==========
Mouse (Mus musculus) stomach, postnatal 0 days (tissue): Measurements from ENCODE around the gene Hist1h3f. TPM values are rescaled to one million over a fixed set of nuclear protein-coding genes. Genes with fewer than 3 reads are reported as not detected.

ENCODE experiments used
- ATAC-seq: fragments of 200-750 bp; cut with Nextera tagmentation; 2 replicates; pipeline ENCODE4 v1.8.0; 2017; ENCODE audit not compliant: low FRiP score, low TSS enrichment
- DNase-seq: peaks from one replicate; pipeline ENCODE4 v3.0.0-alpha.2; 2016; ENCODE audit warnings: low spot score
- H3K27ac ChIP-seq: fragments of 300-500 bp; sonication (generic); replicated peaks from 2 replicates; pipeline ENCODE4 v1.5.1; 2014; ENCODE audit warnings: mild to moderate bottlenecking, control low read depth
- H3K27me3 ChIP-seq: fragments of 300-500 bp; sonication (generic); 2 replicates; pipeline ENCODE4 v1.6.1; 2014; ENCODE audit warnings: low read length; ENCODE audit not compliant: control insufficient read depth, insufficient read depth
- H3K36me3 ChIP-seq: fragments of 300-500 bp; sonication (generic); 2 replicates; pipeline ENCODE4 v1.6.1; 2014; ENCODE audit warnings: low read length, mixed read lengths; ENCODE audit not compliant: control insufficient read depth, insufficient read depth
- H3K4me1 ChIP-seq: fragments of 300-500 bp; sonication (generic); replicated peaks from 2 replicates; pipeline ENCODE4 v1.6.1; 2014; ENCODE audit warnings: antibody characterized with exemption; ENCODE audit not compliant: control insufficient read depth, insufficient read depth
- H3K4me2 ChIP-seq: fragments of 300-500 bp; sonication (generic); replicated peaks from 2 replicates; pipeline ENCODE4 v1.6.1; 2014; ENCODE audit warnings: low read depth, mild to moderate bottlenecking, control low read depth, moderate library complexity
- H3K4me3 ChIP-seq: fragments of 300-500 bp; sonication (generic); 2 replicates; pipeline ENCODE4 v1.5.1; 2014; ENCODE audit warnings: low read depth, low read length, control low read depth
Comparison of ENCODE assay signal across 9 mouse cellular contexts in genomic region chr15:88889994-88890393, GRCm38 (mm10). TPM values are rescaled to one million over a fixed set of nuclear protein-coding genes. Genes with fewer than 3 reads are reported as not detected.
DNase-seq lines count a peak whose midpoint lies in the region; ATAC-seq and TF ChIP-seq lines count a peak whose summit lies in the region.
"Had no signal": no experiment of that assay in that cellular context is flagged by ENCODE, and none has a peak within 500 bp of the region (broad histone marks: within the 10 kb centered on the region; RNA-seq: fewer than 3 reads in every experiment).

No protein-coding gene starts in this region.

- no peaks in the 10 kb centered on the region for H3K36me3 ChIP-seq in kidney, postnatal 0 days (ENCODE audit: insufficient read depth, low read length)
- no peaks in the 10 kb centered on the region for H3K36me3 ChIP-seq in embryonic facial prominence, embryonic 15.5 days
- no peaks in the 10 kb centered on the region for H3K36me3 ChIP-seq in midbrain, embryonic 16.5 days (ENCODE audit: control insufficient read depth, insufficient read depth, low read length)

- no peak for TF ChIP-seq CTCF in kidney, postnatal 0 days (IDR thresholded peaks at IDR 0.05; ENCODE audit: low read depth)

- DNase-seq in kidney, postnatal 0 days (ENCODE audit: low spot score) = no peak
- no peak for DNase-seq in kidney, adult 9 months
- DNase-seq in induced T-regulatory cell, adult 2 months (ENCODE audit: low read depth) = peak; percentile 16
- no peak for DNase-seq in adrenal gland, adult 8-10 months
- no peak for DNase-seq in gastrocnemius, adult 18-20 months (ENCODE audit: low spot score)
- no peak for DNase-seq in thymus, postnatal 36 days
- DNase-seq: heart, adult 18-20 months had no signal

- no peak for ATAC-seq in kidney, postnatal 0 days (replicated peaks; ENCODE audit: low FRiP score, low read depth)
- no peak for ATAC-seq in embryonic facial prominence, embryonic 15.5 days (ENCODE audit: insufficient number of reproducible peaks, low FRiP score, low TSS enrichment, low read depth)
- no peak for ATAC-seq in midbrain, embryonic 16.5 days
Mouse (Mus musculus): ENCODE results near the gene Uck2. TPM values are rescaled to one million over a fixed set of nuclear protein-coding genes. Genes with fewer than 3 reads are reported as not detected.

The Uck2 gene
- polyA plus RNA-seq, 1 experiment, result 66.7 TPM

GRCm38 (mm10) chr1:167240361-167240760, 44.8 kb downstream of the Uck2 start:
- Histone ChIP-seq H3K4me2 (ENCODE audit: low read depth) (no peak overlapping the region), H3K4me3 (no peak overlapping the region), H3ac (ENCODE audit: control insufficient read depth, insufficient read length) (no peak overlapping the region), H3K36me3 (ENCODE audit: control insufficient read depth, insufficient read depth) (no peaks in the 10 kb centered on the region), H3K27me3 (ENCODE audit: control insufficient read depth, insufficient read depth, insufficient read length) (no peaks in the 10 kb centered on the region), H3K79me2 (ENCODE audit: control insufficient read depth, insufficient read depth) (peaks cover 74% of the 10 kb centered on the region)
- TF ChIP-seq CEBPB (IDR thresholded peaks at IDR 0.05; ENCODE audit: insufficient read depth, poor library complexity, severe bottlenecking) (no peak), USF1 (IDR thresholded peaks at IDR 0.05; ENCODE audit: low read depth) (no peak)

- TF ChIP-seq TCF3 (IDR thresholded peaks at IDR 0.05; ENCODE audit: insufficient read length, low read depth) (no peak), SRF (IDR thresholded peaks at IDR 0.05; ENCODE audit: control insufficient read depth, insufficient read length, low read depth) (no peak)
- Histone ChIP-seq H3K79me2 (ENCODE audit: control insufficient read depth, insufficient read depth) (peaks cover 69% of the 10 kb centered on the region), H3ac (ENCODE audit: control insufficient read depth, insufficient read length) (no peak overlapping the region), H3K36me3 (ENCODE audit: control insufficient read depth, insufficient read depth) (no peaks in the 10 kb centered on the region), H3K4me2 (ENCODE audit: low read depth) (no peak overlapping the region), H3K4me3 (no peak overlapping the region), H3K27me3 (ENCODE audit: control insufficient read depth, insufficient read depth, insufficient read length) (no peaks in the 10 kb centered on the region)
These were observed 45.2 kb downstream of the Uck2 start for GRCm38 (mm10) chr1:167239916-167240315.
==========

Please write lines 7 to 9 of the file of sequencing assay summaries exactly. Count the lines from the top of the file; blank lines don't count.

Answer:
- H3K36me3 ChIP-seq: fragments of 300-500 bp; sonication (generic); 2 replicates; pipeline ENCODE4 v1.6.1; 2014; ENCODE audit warnings: low read length, mixed read lengths; ENCODE audit not compliant: control insufficient read depth, insufficient read depth
- H3K4me1 ChIP-seq: fragments of 300-500 bp; sonication (generic); replicated peaks from 2 replicates; pipeline ENCODE4 v1.6.1; 2014; ENCODE audit warnings: antibody characterized with exemption; ENCODE audit not compliant: control insufficient read depth, insufficient read depth
- H3K4me2 ChIP-seq: fragments of 300-500 bp; sonication (generic); replicated peaks from 2 replicates; pipeline ENCODE4 v1.6.1; 2014; ENCODE audit warnings: low read depth, mild to moderate bottlenecking, control low read depth, moderate library complexity